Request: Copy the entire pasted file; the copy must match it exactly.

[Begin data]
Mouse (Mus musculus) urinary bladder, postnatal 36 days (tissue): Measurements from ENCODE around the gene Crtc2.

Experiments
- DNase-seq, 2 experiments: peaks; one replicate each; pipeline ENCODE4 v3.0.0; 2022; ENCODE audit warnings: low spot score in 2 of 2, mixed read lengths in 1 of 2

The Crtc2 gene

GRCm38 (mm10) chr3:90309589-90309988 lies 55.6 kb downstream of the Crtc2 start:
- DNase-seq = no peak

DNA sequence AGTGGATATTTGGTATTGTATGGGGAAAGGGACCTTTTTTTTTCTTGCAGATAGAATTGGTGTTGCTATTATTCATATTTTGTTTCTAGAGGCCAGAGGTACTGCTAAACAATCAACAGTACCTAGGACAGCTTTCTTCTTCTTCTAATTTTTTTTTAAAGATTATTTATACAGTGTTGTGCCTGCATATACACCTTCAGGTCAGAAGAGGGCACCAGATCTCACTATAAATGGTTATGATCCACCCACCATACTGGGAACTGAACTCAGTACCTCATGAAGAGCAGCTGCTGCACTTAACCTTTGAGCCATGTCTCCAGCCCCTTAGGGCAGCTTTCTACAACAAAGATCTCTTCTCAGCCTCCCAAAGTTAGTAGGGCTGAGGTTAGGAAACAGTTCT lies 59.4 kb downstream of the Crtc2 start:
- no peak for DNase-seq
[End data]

Mouse (Mus musculus) urinary bladder, postnatal 36 days (tissue): Measurements from ENCODE around the gene Crtc2.

Experiments
- DNase-seq, 2 experiments: peaks; one replicate each; pipeline ENCODE4 v3.0.0; 2022; ENCODE audit warnings: low spot score in 2 of 2, mixed read lengths in 1 of 2

The Crtc2 gene

GRCm38 (mm10) chr3:90309589-90309988 lies 55.6 kb downstream of the Crtc2 start:
- DNase-seq = no peak

DNA sequence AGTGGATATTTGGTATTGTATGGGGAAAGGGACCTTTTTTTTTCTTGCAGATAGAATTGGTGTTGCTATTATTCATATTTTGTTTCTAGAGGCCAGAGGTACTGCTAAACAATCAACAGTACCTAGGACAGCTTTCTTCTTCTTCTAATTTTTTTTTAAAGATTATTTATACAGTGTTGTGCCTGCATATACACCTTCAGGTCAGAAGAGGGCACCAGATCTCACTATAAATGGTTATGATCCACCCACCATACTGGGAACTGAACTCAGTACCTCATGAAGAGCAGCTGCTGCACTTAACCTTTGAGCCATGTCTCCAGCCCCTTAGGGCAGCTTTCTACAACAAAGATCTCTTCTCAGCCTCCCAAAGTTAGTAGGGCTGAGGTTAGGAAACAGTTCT lies 59.4 kb downstream of the Crtc2 start:
- no peak for DNase-seq